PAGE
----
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Clockwork Ghost
September 15th, 2009, 08:55 PM
Hello, hello. I've just recently purchased a whole new set of computer parts compatible with Vista, intending to put Ubuntu on it. A few questions I have though, is that even if I don't have the Vista OS, (Got use to OSs coming with pre-assembled computers...) will I still be able to start my computer and get Linux installed? I have a DVDrom with it. Even if I can, though, will the hardware still function, despite a different OS being used? Or will I have to buy a Vista OS before I do anything else?

Zimmer
September 15th, 2009, 08:58 PM
No need to buy Vista. Make sure the BIOs will look for the DVD/CD Rom drive to boot from and pop in the Ubuntu CD as quick as you can! Have a look at various sites re installation and formatting and partitioning of Hard Drives before you set off....
http://www.psychocats.net/ubuntu/index.php

https://help.ubuntu.com/community

https://help.ubuntu.com/9.04/index.html

NoaHall
September 15th, 2009, 08:58 PM
No, you won't need to buy another OS to run this one... It's not like a piece of software that you install in Windows, it's a entirely different Operating System. Put the disk in, boot up, install, and enjoy your life without limits.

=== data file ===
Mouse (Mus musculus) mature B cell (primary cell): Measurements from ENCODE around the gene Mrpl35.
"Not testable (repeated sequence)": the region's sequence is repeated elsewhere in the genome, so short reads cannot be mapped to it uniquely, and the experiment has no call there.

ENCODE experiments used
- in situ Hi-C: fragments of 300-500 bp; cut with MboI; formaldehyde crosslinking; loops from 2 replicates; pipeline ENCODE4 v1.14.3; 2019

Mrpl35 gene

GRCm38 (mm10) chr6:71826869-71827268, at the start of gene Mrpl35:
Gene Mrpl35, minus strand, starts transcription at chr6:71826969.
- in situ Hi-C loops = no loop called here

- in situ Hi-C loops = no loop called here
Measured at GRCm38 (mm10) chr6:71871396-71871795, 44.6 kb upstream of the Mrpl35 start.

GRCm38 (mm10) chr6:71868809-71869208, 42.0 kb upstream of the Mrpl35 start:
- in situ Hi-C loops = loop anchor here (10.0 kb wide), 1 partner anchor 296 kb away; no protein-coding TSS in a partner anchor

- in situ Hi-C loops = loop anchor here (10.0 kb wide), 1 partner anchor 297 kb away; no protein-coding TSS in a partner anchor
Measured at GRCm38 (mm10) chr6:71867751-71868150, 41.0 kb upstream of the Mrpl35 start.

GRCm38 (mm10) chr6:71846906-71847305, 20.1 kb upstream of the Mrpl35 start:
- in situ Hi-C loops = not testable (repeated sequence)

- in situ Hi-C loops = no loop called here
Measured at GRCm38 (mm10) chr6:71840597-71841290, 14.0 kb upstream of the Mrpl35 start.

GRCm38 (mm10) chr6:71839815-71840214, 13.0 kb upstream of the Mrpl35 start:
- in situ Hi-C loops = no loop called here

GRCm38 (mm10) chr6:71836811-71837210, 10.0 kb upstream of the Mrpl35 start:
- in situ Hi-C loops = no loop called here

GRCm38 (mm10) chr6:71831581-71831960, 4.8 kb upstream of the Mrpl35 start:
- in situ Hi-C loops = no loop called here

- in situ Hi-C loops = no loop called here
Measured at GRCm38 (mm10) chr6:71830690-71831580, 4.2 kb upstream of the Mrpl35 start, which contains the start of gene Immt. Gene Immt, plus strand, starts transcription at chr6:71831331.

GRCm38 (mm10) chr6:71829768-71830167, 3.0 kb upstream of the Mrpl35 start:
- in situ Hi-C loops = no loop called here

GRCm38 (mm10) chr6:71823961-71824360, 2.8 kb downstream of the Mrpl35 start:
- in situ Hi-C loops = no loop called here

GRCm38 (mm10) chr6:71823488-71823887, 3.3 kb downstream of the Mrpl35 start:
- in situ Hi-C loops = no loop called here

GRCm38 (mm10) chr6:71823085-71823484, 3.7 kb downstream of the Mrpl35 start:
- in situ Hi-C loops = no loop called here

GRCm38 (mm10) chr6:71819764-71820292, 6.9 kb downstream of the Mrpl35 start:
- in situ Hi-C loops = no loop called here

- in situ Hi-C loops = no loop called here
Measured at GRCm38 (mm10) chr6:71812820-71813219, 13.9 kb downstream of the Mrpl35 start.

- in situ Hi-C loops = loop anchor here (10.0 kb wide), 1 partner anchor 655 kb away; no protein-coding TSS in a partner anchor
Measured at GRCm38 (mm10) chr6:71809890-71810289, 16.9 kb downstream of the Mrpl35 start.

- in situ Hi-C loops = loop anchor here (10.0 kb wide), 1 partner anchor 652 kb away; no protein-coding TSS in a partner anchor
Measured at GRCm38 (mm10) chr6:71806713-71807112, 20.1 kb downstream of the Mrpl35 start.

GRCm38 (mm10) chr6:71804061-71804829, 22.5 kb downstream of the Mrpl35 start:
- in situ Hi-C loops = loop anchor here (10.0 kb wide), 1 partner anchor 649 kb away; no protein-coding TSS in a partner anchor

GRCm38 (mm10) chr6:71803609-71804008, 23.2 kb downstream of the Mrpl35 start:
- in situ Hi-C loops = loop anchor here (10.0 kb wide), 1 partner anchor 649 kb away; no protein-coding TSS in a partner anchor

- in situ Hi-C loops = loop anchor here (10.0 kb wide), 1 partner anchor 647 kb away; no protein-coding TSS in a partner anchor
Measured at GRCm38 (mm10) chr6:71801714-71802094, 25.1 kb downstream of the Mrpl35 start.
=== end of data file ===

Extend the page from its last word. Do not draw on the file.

Clockwork Ghost
September 15th, 2009, 09:03 PM
Sweet. Just for clarification, does it really matter that my hardware's built to be operated on Vista? I had intended to dual-boot, should that be the case, but would I be able to run it with just Ubuntu?

I know Vista has a lot of applications similar to those of Windows, but is there a free-ware equivalent to C++?

NoaHall
September 15th, 2009, 09:08 PM
If it's going to be dual boot, you should install Windows first, as it will ruin grub. Although you can get around that.

It doesn't matter that it's made to work with vista, Ubuntu is made to work with almost all of it.

C++ is a programming language.

Marlonsm
September 15th, 2009, 09:15 PM
"Built for Vista" means that Vista is supposed to work well in it, not that it's the only OS it can run, so it should be fine for Ubuntu.

Just make sure to get your Ubuntu CD with another computer, because that one won't be able to download and burn a CD without an OS in it.

Clockwork Ghost
September 15th, 2009, 09:18 PM
I'd rather it not be a dual-boot if I can help it. I only planned on that if it was the only way, but this seems to not be the case. Thanks for clearing it up. I know C++ is a programming language, but what I was wondering was if there was a free-ware equivalent to it.

Can I assume, as well, that games designed for Windows could also work on Linux without dual-booting?

lisati
September 15th, 2009, 09:19 PM
+1 to the previous comments.

The sticker on my laptop mentions "Windows Vista Basic". It has never had Windows Vista Basic on it in the time I've had it. (I currently dual-boot Vista Home Premium and Ubuntu)

NoaHall
September 15th, 2009, 09:22 PM
C++ is aviaible in Linux. GTK is what gnome apps is built upon. Try download Gambas2.

Games that run in Windows can't run directly on Linux. They are two different operating systems.

However, you can run some Windows games via a Layer called Wine, and a Windows Virutal Machine hosted via VirtualBox.